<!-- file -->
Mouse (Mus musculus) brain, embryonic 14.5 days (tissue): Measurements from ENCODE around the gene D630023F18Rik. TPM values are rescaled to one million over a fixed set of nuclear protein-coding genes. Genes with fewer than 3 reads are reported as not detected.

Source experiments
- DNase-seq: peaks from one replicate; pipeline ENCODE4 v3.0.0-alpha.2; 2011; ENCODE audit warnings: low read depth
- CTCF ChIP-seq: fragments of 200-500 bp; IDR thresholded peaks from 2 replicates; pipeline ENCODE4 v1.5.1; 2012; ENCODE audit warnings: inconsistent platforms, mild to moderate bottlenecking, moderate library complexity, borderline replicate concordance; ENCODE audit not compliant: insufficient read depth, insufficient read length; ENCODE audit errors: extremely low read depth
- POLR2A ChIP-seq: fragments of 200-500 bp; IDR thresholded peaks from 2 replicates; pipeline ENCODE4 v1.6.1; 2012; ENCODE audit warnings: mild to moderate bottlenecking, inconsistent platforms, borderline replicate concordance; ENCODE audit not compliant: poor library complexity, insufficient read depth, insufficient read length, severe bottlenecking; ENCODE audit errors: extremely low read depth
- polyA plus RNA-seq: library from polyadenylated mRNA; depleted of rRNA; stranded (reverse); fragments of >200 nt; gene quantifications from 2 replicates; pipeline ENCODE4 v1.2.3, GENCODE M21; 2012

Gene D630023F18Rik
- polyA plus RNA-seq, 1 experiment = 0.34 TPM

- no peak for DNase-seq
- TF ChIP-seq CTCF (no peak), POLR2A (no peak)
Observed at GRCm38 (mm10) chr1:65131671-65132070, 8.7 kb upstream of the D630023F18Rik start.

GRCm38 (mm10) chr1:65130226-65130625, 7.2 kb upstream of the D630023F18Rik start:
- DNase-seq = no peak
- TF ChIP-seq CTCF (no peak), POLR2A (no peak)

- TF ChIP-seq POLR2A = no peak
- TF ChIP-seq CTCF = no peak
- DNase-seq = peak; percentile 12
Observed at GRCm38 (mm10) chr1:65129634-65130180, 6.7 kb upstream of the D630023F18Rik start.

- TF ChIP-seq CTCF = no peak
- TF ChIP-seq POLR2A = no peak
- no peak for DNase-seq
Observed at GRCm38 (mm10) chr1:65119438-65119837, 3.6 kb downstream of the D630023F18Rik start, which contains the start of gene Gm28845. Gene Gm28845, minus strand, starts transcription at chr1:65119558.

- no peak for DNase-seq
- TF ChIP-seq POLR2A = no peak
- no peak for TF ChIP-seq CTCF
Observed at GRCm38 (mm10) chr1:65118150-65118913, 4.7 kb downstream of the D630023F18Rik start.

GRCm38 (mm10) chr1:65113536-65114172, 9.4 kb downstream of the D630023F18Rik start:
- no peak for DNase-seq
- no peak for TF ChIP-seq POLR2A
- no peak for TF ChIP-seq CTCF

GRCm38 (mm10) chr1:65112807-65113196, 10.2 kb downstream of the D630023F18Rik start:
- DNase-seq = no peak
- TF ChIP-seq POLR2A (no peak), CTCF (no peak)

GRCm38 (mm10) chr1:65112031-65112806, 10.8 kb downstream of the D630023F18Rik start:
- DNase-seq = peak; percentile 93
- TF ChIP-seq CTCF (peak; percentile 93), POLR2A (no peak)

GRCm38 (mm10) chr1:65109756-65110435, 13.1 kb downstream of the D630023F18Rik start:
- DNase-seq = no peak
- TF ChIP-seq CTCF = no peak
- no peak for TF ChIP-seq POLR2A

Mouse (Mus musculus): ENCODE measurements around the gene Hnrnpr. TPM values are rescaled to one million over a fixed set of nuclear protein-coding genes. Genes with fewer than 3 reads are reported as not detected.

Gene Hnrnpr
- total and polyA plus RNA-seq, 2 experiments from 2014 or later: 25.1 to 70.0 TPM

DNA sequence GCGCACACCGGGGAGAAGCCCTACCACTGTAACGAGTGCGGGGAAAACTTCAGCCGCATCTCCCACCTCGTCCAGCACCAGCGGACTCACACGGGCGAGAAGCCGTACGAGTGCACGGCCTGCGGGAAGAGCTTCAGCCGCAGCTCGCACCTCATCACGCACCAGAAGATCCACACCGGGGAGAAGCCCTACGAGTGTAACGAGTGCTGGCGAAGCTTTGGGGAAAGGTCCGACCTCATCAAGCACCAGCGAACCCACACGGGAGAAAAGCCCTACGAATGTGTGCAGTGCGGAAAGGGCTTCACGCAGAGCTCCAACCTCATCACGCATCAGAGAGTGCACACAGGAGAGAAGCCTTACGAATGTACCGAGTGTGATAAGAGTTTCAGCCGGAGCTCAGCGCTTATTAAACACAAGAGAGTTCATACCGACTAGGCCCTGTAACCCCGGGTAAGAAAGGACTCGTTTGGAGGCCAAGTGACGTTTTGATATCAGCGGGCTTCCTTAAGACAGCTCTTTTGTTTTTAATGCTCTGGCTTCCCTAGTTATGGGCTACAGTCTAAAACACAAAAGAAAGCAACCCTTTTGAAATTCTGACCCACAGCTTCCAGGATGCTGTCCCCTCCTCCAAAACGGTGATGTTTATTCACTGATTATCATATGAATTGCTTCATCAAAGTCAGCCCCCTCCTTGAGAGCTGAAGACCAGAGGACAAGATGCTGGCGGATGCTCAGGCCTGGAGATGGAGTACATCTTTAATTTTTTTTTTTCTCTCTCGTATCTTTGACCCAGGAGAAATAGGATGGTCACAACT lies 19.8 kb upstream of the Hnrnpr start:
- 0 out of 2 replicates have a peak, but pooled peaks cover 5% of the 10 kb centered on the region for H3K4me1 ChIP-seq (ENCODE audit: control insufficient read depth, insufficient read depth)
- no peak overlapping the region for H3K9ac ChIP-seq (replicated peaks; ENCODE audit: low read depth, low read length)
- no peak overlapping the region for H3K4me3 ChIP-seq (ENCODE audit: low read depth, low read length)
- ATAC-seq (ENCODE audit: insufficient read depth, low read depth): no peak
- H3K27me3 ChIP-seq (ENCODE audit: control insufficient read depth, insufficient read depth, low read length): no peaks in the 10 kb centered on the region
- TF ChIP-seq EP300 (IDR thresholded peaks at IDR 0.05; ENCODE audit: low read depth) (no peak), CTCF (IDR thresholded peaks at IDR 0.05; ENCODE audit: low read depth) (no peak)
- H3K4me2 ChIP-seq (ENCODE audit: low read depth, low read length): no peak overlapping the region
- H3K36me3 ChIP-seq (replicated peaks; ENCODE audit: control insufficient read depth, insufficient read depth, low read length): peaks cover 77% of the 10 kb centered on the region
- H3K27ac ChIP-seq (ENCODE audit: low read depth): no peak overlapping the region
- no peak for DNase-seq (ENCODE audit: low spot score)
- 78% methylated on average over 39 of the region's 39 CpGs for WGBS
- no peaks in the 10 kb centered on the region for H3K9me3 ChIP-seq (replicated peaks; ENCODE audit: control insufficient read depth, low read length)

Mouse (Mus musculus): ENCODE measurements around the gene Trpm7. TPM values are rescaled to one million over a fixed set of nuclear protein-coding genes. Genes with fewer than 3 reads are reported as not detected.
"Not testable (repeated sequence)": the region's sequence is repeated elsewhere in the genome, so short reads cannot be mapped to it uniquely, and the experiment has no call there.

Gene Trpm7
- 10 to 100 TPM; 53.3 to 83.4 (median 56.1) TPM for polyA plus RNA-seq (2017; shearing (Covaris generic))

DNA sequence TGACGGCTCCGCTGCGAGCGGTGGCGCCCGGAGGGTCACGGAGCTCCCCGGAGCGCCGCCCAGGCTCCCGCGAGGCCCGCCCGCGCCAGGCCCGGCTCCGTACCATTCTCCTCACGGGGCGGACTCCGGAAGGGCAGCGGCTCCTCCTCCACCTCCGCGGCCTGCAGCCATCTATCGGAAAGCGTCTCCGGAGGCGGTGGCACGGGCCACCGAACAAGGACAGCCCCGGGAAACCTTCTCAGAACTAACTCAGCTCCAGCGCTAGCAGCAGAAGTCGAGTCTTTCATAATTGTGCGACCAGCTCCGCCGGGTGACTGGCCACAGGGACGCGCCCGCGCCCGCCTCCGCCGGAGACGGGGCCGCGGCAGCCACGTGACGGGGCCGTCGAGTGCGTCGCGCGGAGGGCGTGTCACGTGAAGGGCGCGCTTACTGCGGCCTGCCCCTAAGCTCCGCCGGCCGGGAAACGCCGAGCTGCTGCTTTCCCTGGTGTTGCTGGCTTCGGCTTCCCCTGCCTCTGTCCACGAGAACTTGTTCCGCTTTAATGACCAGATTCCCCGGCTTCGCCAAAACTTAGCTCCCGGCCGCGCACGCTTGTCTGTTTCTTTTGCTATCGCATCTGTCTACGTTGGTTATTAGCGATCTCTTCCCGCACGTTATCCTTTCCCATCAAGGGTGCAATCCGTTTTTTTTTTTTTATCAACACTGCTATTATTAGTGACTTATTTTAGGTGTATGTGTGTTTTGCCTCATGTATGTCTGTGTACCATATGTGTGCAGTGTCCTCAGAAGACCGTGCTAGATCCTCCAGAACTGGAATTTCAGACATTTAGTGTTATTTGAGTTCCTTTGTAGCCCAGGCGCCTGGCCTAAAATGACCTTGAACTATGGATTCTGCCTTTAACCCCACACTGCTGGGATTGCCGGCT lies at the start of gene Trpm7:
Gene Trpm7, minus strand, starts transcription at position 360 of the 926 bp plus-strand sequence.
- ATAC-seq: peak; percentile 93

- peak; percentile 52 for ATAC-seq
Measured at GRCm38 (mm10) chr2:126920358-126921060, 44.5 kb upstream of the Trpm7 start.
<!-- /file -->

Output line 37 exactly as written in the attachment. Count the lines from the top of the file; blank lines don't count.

GRCm38 (mm10) chr1:65109756-65110435, 13.1 kb downstream of the D630023F18Rik start: